Thousands of people gathered to see off the modern day Jarrow marchers on Saturday who set off on their marathon 300-mile trek to London.
The epic trek in protest against the privatisation and destruction of the NHS was inspired by the famous march of 1936, which was sparked by poverty and unemployment.
The marchers who will walk the full 300-miles to Parliament were given a rousing send-off, with supporters accompanying them on part of the first leg of the march to Chester-Le-Street.
Before they set off there were speeches from a platform set up on the spot from which the original marchers took their first steps — including a speech from the great-granddaughter of one of the 1936 marchers.
GMB national health officer Rehana Azam remembered how the original marchers set out to save Jarrow from poverty and destitution.
“Today we follow in their footsteps to save the NHS from self-serving politicians and their paymasters,” she said.
The march moved off led by a drum and samba band and around 2,000 supporters followed for the first stretch, a sea of colour of red Unite flags, union and campaign banners and home-made placards.
It will pass through 23 towns and cities on its way to London, and she said every MP who voted for destruction and privatisation of the NHS whose constituency is on the route will be targeted.
Jarrow Labour MP Stephen Hepburn said the first action on the first day of a Labour government if elected in May should be to take privatised sections of the NHS back into public control and back into the NHS.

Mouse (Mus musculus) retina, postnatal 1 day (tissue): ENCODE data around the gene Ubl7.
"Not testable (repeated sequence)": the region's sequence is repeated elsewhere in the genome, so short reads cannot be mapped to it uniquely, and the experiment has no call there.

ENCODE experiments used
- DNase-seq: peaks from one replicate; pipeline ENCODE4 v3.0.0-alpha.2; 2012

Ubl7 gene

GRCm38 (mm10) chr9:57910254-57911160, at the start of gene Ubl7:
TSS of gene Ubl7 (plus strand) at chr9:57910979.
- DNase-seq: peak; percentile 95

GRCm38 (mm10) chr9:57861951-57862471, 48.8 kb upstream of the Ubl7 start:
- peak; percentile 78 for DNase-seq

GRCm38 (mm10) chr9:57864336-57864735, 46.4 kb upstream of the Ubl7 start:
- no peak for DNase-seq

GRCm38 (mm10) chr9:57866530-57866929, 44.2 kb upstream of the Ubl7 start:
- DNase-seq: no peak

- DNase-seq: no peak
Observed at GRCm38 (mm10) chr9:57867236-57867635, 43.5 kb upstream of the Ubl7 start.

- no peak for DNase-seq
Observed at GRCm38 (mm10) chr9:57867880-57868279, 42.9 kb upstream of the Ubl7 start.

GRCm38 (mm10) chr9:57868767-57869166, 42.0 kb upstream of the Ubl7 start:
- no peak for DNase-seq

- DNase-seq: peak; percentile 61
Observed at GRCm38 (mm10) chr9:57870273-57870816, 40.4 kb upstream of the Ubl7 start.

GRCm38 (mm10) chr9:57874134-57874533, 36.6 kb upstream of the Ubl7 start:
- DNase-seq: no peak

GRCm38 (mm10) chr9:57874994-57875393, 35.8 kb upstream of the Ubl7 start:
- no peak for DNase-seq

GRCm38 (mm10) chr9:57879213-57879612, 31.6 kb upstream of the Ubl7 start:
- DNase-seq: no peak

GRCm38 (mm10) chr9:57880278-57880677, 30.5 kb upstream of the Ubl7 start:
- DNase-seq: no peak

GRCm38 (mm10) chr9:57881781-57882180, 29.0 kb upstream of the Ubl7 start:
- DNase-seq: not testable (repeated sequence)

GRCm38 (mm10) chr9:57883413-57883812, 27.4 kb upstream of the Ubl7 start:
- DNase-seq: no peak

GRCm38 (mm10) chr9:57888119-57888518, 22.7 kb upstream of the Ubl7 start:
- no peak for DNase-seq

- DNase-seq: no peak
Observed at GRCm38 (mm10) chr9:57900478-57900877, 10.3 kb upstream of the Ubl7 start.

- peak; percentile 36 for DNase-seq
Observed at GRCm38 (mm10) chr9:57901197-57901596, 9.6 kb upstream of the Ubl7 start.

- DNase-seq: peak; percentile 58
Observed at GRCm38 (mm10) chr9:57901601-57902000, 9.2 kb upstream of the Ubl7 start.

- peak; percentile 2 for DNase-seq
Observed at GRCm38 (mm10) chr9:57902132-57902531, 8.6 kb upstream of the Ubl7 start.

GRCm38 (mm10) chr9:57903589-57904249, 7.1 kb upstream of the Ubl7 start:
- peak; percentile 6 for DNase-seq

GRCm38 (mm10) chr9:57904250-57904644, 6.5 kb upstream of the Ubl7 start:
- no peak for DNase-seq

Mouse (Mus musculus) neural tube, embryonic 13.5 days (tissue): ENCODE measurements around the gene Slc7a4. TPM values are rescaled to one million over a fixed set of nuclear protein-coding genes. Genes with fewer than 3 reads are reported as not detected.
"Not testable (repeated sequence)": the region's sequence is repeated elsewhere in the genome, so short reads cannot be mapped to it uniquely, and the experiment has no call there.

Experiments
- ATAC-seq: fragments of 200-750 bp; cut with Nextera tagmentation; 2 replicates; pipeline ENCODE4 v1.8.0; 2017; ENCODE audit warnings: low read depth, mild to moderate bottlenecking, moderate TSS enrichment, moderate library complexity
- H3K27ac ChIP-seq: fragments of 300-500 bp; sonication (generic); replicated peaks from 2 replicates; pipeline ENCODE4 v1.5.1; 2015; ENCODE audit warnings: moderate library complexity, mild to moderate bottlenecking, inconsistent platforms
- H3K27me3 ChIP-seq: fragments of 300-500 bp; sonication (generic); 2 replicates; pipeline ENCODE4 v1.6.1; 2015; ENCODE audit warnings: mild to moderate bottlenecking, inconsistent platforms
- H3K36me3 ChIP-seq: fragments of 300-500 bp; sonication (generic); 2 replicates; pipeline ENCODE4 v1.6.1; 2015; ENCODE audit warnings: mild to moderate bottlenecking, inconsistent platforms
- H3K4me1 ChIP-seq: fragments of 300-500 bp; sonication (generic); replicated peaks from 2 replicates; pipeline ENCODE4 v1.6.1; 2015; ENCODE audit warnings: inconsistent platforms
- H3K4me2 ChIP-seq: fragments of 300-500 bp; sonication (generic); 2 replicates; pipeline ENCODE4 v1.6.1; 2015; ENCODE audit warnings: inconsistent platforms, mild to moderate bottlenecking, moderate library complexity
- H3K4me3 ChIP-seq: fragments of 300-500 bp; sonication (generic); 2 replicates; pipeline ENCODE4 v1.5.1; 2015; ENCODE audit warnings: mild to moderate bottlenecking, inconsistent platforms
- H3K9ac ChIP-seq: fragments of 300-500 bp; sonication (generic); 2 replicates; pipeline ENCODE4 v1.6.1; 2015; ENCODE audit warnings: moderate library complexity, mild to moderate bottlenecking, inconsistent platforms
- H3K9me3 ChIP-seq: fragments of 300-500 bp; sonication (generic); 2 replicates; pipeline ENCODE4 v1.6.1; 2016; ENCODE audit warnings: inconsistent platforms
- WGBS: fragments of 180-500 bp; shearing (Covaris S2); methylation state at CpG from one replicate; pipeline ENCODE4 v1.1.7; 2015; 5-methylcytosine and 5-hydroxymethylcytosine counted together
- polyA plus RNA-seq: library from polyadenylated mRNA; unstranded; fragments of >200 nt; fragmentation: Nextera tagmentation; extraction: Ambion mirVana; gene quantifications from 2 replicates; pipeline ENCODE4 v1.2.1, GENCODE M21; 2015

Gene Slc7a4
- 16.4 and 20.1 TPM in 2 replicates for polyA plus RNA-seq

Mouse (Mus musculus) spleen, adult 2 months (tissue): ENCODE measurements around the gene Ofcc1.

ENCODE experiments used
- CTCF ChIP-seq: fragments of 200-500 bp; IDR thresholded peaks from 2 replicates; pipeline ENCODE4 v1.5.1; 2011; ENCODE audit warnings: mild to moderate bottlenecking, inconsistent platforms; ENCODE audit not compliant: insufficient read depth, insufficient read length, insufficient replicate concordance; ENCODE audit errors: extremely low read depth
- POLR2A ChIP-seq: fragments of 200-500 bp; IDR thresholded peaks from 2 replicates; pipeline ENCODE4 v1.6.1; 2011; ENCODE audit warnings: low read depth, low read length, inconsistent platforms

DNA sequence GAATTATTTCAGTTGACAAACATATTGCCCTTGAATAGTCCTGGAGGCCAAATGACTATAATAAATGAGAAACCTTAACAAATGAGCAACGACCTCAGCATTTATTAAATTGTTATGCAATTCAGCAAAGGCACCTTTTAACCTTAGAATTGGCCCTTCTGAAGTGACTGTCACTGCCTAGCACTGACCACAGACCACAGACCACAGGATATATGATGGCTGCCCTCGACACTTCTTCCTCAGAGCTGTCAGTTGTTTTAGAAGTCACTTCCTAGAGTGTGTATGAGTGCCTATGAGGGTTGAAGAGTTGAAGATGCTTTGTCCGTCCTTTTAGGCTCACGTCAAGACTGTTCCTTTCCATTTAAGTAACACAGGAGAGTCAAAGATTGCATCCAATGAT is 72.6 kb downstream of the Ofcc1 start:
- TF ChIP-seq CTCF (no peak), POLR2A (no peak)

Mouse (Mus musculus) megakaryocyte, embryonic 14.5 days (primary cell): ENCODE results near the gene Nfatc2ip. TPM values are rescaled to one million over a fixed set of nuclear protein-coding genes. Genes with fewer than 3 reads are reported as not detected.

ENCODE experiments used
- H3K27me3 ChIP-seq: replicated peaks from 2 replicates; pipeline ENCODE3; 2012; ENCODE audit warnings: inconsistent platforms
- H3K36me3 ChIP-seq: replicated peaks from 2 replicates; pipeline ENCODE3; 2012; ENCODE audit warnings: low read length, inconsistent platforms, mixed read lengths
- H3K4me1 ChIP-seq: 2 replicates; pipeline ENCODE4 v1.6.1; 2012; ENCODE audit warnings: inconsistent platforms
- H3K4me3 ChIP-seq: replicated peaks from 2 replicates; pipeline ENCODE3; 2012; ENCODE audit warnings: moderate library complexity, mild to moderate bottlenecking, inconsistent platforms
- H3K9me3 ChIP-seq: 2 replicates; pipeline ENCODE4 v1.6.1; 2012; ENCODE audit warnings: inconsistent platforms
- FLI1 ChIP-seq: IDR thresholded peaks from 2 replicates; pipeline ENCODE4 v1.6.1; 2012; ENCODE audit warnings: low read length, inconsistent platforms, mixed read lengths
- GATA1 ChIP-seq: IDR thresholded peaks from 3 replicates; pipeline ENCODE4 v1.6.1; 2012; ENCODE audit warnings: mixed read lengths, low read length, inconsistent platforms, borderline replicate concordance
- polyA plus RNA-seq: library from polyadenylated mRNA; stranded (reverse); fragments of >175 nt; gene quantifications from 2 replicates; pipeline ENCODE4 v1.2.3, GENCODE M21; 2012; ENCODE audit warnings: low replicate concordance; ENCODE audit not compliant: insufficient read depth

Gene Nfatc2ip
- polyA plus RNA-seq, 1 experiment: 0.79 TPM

He said the women who organised the march and were heading for London were “inspirational.”
Mr Hepburn said: “We are going to take back what is ours and we are going to kick these privateer bloodsuckers out of the NHS,” he said to cheers.
Lizzie Gray’s great-grandfather was on the original march in 1936.
“The vultures are no longer circling the NHS. They are tearing it apart,” she said. “Protesting is not enough. We need a general strike.”
One of the “Darlomums” — pro-NHS marching mums — Joanna Adams said: “We are going to march to the doors of Parliament where people are making decisions that affect all our lives, your lives, my children’s lives. We are going to make our voices heard.”
The speeches were delivered from the same spot where MP Ellen Wilkinson addressed the original marchers in 1936.
A pub next to the site is proudly named Jarrow Crusaders.
And two blocks of council-built flats overlooking the spot are named Ellen Court and Wilkinson Court after the fiery Labour MP who led the march in 1936.
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